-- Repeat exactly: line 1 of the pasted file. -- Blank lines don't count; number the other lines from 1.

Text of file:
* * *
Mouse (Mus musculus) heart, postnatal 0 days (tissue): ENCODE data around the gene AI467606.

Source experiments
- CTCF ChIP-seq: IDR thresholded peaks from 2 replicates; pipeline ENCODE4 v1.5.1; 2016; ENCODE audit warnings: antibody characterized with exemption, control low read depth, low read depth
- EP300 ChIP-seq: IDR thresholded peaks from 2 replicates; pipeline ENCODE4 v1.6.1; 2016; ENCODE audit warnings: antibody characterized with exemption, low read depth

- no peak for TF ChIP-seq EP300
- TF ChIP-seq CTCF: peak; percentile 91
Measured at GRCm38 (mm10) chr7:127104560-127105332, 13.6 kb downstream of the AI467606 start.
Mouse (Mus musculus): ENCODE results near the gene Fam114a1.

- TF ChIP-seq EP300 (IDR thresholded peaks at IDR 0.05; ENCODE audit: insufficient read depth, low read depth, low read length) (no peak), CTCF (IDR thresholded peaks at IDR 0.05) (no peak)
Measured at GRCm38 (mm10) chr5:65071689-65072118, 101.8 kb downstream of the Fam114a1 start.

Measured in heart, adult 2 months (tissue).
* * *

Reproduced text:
Mouse (Mus musculus) heart, postnatal 0 days (tissue): ENCODE data around the gene AI467606.